Table 2:
Real Growth

 

Since 2001, First Quarter

Average, Comparable Periods Since World War II

Wages and Salaries

0.3%*

8.7%

Corporate Profits

40.4%**

12.3%

* Growth measured through the third quarter of 2004.
** Growth measured through the second quarter of 2004.
Source: Commerce Department data.

  • While wages and salaries have taken this unusual course, corporate profits have experienced far above-average gains. From the first quarter of 2001 through the second quarter of 2004, corporate profits jumped by 40 percent, even after adjusting for inflation. In comparable 13-quarter periods (starting with economic cycle peaks) since the end of World War II, real corporate profits rose by an average of 12 percent.

Findings Consistent with Other Trends

These findings are all consistent with the conclusion of an analysis we released in early September. It found that the share of real income growth that has gone to wages and salaries during the current recovery has been smaller than during any other post-World War II recovery period, while the share of real income growth that has gone to corporate profits has been larger than during all other post-World War II recoveries. It also found that the share of national income consisting of wages and salaries is at the lowest level ever recorded, with data available back to 1929; [5] and, while total employee compensation — which includes employers’ pension and health insurance contributions — is not at an all time-low, it is significantly below the average of the last three decades.

Further, these findings are consistent with a better-known pattern of the recent recovery, the slowness of job creation. If there is an absence of significant job growth, it is difficult for the total amount of wages and salaries to grow significantly (the more workers there are, the larger amount of wage and salary income there will be). In contrast, corporate profits have managed to grow faster than they have historically.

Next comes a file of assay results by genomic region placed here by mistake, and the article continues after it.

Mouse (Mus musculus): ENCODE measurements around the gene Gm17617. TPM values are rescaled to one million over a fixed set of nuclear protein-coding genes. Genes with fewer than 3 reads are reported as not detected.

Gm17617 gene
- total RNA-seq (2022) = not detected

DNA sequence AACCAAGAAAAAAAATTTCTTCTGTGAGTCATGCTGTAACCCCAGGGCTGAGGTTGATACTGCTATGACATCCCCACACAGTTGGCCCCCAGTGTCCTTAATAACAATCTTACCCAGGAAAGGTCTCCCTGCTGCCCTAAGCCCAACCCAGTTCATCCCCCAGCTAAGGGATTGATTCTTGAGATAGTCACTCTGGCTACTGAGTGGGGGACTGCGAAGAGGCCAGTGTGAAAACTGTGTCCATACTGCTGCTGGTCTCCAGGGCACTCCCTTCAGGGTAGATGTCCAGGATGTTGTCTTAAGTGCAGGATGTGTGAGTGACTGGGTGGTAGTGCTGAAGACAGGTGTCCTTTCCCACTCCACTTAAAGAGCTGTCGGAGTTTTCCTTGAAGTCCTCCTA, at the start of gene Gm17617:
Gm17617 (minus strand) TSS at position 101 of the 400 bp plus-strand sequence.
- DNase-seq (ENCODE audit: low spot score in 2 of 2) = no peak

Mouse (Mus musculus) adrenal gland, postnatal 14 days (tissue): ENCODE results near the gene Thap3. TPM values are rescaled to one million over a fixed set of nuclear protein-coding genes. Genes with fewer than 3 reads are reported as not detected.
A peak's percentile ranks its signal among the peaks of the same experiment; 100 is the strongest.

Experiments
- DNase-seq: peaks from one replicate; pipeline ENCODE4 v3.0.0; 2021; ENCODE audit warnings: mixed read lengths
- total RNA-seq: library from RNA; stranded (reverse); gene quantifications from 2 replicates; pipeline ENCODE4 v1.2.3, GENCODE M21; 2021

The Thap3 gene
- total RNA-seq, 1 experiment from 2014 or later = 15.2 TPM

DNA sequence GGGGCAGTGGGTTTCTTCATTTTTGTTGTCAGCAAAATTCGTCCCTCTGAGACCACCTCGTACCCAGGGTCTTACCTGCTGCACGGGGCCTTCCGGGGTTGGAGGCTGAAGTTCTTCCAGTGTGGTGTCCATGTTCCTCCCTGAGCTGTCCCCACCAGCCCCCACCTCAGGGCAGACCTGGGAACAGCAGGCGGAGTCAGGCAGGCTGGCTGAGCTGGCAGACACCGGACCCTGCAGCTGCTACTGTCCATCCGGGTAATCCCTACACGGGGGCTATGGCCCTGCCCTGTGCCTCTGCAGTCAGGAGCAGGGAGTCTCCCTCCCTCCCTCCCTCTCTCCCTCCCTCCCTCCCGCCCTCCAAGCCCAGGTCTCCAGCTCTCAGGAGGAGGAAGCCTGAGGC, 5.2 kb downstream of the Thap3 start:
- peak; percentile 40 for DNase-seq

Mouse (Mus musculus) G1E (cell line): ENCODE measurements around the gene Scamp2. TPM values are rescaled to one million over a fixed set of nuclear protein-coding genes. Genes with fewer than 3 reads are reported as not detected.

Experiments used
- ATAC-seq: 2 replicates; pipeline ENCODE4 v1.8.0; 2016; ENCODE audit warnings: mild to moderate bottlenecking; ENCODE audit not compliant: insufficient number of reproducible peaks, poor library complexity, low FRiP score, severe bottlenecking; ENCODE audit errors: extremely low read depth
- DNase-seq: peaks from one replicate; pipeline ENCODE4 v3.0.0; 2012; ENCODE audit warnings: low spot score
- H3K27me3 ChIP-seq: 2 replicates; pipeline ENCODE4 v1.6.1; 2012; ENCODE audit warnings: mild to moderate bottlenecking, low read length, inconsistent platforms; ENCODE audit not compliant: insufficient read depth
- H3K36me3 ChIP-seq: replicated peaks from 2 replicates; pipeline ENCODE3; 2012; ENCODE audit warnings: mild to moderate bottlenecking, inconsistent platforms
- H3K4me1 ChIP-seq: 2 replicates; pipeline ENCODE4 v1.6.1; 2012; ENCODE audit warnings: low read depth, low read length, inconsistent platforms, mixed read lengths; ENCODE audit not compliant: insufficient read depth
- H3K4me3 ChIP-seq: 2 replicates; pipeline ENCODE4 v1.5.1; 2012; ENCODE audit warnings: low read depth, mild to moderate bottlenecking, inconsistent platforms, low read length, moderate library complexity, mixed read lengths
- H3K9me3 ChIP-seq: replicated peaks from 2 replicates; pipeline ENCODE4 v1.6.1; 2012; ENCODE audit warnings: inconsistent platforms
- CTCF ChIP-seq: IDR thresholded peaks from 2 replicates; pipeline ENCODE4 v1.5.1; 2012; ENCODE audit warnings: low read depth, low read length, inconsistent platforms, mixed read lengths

End Notes:

[1] This analysis examines data since 1947 because quarterly data are not available before then.

[2] Total compensation — which includes wage and salary income, employer contributions to insurance and pensions, and employer contributions to social insurance — fell by 3.1 percentage points over the 14-quarter period. This, too, is the largest drop on record.

[3] Rising employer payments for health insurance premiums partly reflect the acceleration in health care cost growth, which may not appreciably benefit covered workers. In addition, many employers with pension plans that promise a defined benefit to workers have had to increase their pension contributions to make up for the drop in the stock market, which reduced the value of pension plans’ portfolios. The increased contributions were necessary to assure payment of the promised pension benefits. In this respect, the current increase in pension contributions makes workers no better off than they were before, since many workers would still expect to receive the same pension benefit that was promised previously.

[4] In the 14 quarters after economic peaks, wage and salary increases were larger prior to 1970 than they have been in more recent decades. Still, the current period compares unfavorable to the post-1970 periods as well.

[5] David Kamin and Isaac Shapiro, “An Uneven Recovery: New Government Data Show Corporate Profits Enjoying Unusually Large Gains, While Workers’ Incomes Lag Behind,” Center on Budget and Policy Priorities, September 3, 2004. Our previous analysis measured wage and salary income relative to “national income,” a slightly different basis of comparison from the “gross domestic product” standard used here. For technical reasons, it is preferable to use national income for these comparisons, but this measure is not yet available for the third quarter of 2004. The essential story remains the same regardless of whether national income or GDP is used.